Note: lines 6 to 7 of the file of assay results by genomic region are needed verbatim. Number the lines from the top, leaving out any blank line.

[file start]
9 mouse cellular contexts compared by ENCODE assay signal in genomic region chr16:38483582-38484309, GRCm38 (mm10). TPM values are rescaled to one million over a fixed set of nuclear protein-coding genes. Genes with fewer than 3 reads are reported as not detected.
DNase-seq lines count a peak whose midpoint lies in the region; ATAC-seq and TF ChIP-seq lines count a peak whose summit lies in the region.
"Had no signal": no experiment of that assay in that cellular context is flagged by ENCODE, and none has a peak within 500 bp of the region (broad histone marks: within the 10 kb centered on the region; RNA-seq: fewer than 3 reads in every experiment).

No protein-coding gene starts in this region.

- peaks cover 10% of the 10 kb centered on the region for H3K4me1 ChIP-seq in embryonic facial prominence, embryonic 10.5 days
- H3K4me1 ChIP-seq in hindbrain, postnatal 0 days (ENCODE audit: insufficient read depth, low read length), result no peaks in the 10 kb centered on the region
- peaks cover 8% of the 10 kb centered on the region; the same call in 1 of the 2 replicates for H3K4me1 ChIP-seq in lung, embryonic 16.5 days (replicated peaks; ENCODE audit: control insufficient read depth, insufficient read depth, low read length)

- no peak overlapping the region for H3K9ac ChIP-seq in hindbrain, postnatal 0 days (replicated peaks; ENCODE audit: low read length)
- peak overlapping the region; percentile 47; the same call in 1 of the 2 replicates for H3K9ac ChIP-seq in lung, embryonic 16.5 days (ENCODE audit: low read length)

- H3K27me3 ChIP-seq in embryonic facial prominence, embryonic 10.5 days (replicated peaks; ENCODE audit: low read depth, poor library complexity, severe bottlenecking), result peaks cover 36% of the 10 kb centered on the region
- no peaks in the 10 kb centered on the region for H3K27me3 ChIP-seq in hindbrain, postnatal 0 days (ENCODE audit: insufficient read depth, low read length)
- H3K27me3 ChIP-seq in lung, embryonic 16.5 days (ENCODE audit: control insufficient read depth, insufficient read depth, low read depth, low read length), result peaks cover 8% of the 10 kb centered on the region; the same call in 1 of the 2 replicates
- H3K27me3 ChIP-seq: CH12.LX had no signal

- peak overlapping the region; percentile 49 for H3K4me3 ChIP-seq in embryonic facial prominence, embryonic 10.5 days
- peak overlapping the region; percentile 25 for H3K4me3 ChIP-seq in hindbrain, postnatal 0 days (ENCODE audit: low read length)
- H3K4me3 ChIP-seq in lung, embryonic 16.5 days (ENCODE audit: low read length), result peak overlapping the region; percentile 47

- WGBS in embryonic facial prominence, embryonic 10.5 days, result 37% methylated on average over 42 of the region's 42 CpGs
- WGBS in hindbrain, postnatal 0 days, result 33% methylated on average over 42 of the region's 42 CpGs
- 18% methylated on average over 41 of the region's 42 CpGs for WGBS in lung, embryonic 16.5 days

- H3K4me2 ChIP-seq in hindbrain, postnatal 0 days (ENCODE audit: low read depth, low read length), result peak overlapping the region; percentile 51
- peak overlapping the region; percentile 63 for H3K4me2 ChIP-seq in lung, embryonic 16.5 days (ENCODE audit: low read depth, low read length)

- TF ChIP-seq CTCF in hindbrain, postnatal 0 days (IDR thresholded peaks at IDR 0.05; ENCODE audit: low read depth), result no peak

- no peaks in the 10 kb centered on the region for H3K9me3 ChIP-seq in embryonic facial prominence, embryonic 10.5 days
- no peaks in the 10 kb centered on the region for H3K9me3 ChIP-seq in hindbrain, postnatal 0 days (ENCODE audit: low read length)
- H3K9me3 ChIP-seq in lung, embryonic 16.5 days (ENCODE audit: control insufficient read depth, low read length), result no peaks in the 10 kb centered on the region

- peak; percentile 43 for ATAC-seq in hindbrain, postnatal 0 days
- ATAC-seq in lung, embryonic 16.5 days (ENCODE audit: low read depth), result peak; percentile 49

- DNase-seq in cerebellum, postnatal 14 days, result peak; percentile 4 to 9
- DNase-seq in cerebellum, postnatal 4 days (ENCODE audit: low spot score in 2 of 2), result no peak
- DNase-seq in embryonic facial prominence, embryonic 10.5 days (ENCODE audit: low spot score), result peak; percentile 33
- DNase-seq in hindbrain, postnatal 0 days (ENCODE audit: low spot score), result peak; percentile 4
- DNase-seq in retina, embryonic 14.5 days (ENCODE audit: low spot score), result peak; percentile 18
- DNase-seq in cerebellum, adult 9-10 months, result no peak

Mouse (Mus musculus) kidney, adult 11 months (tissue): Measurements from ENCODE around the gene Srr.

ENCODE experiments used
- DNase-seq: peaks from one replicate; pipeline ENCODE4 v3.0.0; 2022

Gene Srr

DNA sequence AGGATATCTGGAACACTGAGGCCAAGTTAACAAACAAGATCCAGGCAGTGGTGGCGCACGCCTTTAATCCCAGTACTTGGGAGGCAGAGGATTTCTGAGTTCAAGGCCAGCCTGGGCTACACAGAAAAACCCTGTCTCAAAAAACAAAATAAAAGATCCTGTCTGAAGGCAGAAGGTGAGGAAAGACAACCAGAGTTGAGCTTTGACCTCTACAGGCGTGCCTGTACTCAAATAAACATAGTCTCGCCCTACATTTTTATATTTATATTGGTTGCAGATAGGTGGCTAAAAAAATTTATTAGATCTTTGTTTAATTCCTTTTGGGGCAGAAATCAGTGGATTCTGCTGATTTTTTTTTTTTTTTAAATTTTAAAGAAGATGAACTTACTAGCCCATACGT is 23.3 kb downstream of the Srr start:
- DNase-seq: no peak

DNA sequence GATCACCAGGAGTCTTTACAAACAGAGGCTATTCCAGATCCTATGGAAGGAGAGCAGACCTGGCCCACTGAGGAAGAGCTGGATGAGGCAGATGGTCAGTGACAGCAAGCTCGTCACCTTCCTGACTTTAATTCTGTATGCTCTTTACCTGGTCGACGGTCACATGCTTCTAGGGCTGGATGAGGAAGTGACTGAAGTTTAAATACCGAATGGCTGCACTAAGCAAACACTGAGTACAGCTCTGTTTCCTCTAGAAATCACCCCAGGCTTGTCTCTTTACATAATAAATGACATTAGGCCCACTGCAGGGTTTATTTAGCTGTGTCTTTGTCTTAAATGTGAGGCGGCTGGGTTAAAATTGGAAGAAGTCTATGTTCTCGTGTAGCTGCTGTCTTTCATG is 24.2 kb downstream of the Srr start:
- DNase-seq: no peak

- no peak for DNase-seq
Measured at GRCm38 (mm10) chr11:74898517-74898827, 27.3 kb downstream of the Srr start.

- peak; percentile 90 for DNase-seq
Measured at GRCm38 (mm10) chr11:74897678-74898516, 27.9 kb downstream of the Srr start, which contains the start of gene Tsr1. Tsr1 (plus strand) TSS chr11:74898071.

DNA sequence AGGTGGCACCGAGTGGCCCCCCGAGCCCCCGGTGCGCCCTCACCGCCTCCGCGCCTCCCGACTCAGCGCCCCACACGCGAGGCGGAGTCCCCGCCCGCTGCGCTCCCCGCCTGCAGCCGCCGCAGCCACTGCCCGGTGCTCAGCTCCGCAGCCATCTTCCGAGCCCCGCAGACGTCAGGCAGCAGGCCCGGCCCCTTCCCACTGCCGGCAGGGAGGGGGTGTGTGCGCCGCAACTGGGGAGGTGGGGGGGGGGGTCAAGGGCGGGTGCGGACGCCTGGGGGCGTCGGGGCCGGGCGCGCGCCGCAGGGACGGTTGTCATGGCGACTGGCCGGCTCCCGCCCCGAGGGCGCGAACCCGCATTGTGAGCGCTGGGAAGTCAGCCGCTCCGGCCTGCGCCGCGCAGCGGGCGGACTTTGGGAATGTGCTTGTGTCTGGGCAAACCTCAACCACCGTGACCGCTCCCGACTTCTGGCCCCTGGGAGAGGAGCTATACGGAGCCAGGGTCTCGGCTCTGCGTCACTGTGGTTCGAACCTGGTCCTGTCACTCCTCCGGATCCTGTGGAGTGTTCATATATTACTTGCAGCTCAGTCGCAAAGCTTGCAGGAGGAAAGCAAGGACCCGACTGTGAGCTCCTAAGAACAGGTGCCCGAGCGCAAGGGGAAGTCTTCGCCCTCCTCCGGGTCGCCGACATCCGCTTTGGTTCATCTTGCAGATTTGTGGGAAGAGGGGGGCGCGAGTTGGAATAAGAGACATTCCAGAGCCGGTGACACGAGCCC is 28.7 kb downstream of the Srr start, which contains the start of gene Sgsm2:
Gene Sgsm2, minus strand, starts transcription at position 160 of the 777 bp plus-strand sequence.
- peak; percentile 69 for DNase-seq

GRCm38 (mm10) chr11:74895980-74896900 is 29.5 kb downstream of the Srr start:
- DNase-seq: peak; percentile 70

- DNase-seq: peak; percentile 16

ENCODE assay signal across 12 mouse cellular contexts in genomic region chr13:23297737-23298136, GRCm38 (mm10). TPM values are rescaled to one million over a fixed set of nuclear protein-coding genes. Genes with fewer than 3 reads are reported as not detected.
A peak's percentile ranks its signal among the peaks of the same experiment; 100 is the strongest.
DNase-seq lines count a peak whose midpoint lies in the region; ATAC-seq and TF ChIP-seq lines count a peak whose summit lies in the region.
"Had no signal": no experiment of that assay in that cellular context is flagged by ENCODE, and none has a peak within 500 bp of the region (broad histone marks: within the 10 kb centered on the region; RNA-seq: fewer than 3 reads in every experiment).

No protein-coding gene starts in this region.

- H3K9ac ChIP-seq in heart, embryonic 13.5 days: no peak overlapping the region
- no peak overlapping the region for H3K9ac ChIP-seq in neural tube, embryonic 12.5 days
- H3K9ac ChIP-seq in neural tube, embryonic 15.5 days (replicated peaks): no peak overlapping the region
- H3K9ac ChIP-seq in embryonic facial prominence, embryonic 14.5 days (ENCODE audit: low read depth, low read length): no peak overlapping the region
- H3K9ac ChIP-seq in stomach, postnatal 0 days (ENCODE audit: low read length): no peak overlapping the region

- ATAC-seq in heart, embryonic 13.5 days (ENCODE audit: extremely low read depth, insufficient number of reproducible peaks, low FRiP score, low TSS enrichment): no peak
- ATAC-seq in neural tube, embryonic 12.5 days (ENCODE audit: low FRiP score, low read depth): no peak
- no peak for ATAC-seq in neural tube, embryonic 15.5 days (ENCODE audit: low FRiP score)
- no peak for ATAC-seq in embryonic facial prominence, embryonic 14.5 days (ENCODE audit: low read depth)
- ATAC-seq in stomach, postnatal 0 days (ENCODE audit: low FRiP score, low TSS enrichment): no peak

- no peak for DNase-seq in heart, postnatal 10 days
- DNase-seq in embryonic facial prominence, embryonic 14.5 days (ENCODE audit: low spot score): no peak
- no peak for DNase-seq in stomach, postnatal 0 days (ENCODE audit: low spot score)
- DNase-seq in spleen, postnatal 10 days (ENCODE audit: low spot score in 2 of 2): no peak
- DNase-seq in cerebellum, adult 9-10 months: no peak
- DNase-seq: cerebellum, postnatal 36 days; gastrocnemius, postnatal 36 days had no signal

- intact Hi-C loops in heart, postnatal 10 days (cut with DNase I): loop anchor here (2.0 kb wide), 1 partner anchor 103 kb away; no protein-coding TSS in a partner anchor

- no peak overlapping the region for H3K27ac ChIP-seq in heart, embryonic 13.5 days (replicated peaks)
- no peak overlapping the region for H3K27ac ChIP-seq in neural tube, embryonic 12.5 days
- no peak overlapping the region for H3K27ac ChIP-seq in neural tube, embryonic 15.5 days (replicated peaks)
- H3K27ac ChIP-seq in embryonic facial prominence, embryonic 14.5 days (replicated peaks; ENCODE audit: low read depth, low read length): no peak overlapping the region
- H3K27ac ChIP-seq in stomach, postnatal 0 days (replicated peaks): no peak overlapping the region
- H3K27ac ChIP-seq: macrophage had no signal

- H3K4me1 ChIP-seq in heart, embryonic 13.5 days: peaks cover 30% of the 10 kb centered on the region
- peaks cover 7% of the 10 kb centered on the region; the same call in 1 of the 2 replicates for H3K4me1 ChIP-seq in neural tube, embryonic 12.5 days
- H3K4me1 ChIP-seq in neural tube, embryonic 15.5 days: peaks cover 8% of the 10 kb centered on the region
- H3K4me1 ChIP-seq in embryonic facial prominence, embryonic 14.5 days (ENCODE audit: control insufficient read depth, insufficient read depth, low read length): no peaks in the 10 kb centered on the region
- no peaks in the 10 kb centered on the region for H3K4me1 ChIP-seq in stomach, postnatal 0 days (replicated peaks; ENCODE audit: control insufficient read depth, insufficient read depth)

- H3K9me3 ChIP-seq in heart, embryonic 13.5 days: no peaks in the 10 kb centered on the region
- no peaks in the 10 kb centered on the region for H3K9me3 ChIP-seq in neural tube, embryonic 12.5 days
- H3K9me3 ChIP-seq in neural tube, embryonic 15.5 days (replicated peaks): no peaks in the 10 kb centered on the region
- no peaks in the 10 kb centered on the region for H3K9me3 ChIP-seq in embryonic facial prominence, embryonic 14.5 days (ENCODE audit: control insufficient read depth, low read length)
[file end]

- H3K4me1 ChIP-seq in hindbrain, postnatal 0 days (ENCODE audit: insufficient read depth, low read length), result no peaks in the 10 kb centered on the region
- peaks cover 8% of the 10 kb centered on the region; the same call in 1 of the 2 replicates for H3K4me1 ChIP-seq in lung, embryonic 16.5 days (replicated peaks; ENCODE audit: control insufficient read depth, insufficient read depth, low read length)